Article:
FaceBreaker review
Available for
Xbox 360, PlayStation 3
Electronic Arts

Reviewed by Jason Zingale



et’s not dance around the subject any more than we need to: “FaceBreaker” is a clear frontrunner for Worst Game of the Year. As the first title to be released under Electronic Arts' new Freestyle label, you'd expect the arcade boxer to be a little rough around the edges, but this is ridiculous. It's not even a boxing game at all, but rather a button-mashing fighter that relies on about as much skill as a game of rock-paper-scissors. Perhaps even worse, however, is that this is how the game is meant to be played. Some might enjoy drudging through the same match over and over until they're lucky enough to win, but most gamers just don't have the patience.

"FaceBreaker" is a pretty straightforward affair. You’re given seven unique characters to choose from at the start, while another five boxers are unlocked as you play the game. Additionally, a handful of real-life characters are preloaded onto the disc, including Peter Moore and reality stars like Kim Kardashian and Heidi Montag. Since there’s no campaign mode to be found, the closest thing to a similar experience is Brawl For It All, where you’ll box your way through four tiers of title bouts to become the ultimate champion. Good luck even winning the second belt, though, as you’ll be so busy getting the living shit kicked out of you that you won’t have time to retaliate.

Even if you do get an open shot at your opponent, it’s not like you have many options. X is high punch and A is low punch. That’s it. You also have the ability to throw your opponent with the B button (despite the fact that it doesn’t do any damage), but you’d be wise to not even bother. The same goes for blocking, since those can be easily broken with a breaker, the game’s big gimmick move. These are executed with the Y button, and vary in damage based on what kind you’re using. The most basic form is a Haymaker, which can be performed any time your breaker meter isn’t filled. The other four breakers are determined by this meter, which is filled with each consecutive hit you land. The higher the meter, the better the breaker, and if you’re good enough to completely fill it up, you can then unleash a FaceBreaker on your unlucky opponent, which automatically ends the match.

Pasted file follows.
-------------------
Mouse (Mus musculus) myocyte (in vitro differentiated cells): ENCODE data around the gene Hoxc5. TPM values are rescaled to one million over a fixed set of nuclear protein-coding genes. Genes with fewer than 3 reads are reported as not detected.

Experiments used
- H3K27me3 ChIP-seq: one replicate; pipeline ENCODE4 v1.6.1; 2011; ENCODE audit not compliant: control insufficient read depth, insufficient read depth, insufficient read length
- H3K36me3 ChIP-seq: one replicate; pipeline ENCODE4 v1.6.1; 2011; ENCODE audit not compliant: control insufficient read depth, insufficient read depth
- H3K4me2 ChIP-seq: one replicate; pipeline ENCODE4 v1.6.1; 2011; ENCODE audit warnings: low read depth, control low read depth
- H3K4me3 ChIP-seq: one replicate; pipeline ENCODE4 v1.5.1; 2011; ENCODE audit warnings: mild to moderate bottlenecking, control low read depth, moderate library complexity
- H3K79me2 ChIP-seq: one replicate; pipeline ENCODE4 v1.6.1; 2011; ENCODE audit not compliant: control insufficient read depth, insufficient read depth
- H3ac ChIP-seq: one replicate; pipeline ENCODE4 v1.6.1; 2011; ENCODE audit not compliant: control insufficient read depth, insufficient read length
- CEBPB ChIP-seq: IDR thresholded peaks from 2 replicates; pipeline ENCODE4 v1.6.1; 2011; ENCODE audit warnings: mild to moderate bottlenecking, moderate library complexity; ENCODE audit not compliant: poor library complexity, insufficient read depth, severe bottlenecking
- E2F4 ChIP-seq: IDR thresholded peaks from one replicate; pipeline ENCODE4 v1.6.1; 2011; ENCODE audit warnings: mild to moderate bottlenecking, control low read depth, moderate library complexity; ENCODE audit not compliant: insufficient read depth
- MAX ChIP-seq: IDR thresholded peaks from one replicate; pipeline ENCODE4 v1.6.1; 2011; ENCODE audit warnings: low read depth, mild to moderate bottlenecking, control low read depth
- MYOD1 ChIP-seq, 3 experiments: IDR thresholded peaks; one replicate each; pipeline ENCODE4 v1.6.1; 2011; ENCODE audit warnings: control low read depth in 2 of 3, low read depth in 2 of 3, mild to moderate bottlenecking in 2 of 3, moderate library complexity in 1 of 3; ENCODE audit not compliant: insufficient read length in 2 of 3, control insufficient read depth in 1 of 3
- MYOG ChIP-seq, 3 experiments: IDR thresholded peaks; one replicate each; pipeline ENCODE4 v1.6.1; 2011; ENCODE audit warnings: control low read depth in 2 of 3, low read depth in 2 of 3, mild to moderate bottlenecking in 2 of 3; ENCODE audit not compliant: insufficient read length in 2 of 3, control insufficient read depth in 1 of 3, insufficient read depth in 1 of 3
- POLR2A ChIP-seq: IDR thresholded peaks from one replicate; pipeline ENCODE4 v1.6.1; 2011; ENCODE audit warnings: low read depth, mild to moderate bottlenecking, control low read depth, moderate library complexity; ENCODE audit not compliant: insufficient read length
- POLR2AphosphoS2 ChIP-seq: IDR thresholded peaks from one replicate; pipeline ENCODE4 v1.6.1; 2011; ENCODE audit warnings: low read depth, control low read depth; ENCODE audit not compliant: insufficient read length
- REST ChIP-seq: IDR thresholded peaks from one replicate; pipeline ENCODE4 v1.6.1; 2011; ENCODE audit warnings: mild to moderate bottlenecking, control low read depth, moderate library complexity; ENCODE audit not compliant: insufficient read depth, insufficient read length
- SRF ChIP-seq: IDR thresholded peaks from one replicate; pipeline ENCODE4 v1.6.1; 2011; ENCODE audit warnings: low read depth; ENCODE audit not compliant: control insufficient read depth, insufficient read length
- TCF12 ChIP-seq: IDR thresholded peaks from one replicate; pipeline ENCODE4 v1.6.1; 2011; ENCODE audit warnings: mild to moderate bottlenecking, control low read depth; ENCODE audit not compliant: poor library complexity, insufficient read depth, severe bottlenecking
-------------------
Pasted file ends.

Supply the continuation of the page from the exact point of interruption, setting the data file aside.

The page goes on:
Sounds simple enough, right? Well, yes, but that doesn’t include the use of dodges, which is essentially what turns “FaceBreaker” into one large game of rock-paper-scissors. Any punch can be dodged by holding down the corresponding button, so if an opponent attacks you with a low punch and you’re holding down A, his punch will miss, and you will counter with the same attack. Now, this may sound good on paper, but it’s an absolute mess, as it can lead to long strings of dodging between players. The computer AI is especially stingy about allowing you to counterattack, and since it’s virtually impossible to get a read on what their next move is, they always come out on top. Every game has a learning curve, but “FaceBreaker” doesn’t even give you the time to learn. Instead, your opponent forces you into a corner and pummels away, causing you to lose over and over again. And then you lose some more, only to have the in-game instructions remind you that things are going to get worse before they get any better. Gee, thanks.

I can’t remember a more shallow or unbalanced game as “FaceBreaker.” The whole purpose seems to be to find an opponent’s weakness and exploit the hell out it, and if that wasn’t bad enough, some characters have major advantages – like Steve the Ninja, who uses a smoke bomb in order to sneak up and stun you. It’s simply not fair, and it will quickly wear on your patience, causing even the most Zen gamer to pull out his hair in frustration. Although the ability to create a boxer using a photo of yourself yields some pretty realistic results, the fact that only LIVE Vision Camera users can do it sucks. I mean, was it EA’s plan to create a game so bad it practically begs you to hate it? Because if that’s the case, they certainly succeeded.

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